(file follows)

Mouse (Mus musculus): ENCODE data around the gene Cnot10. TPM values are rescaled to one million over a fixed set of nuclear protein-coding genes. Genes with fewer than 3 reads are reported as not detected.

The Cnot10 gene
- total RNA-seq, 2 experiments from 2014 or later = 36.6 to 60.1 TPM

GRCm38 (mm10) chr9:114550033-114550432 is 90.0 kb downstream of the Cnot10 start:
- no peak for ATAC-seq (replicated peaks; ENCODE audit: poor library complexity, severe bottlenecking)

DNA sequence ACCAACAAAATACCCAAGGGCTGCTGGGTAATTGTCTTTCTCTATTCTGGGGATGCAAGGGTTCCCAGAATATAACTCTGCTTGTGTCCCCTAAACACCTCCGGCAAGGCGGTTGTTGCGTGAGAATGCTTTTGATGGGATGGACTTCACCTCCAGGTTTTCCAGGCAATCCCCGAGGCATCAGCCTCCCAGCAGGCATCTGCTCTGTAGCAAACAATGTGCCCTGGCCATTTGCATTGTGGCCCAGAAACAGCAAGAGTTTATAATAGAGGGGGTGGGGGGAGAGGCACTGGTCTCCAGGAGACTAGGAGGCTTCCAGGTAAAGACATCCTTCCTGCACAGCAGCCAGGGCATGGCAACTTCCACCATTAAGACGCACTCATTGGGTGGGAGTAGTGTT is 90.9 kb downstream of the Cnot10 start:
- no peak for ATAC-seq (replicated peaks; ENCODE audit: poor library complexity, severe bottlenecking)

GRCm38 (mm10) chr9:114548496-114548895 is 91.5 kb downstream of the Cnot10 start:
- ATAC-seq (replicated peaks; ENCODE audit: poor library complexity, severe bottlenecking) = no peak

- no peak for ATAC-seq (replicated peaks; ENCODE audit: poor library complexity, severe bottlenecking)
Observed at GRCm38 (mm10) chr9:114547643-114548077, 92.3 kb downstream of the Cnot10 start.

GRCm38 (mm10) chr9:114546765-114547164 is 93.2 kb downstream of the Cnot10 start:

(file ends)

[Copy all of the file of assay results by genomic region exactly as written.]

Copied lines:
Mouse (Mus musculus): ENCODE data around the gene Cnot10. TPM values are rescaled to one million over a fixed set of nuclear protein-coding genes. Genes with fewer than 3 reads are reported as not detected.

The Cnot10 gene
- total RNA-seq, 2 experiments from 2014 or later = 36.6 to 60.1 TPM

GRCm38 (mm10) chr9:114550033-114550432 is 90.0 kb downstream of the Cnot10 start:
- no peak for ATAC-seq (replicated peaks; ENCODE audit: poor library complexity, severe bottlenecking)

DNA sequence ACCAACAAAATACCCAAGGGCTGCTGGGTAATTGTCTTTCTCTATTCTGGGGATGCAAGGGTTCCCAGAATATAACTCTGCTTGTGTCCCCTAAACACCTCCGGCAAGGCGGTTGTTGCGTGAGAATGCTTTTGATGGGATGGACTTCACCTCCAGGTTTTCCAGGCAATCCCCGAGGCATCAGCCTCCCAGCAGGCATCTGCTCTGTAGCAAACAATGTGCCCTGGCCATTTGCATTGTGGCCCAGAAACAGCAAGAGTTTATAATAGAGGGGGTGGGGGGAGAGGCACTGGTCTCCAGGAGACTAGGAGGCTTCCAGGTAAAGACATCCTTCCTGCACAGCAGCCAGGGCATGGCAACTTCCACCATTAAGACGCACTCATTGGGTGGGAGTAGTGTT is 90.9 kb downstream of the Cnot10 start:
- no peak for ATAC-seq (replicated peaks; ENCODE audit: poor library complexity, severe bottlenecking)

GRCm38 (mm10) chr9:114548496-114548895 is 91.5 kb downstream of the Cnot10 start:
- ATAC-seq (replicated peaks; ENCODE audit: poor library complexity, severe bottlenecking) = no peak

- no peak for ATAC-seq (replicated peaks; ENCODE audit: poor library complexity, severe bottlenecking)
Observed at GRCm38 (mm10) chr9:114547643-114548077, 92.3 kb downstream of the Cnot10 start.

GRCm38 (mm10) chr9:114546765-114547164 is 93.2 kb downstream of the Cnot10 start: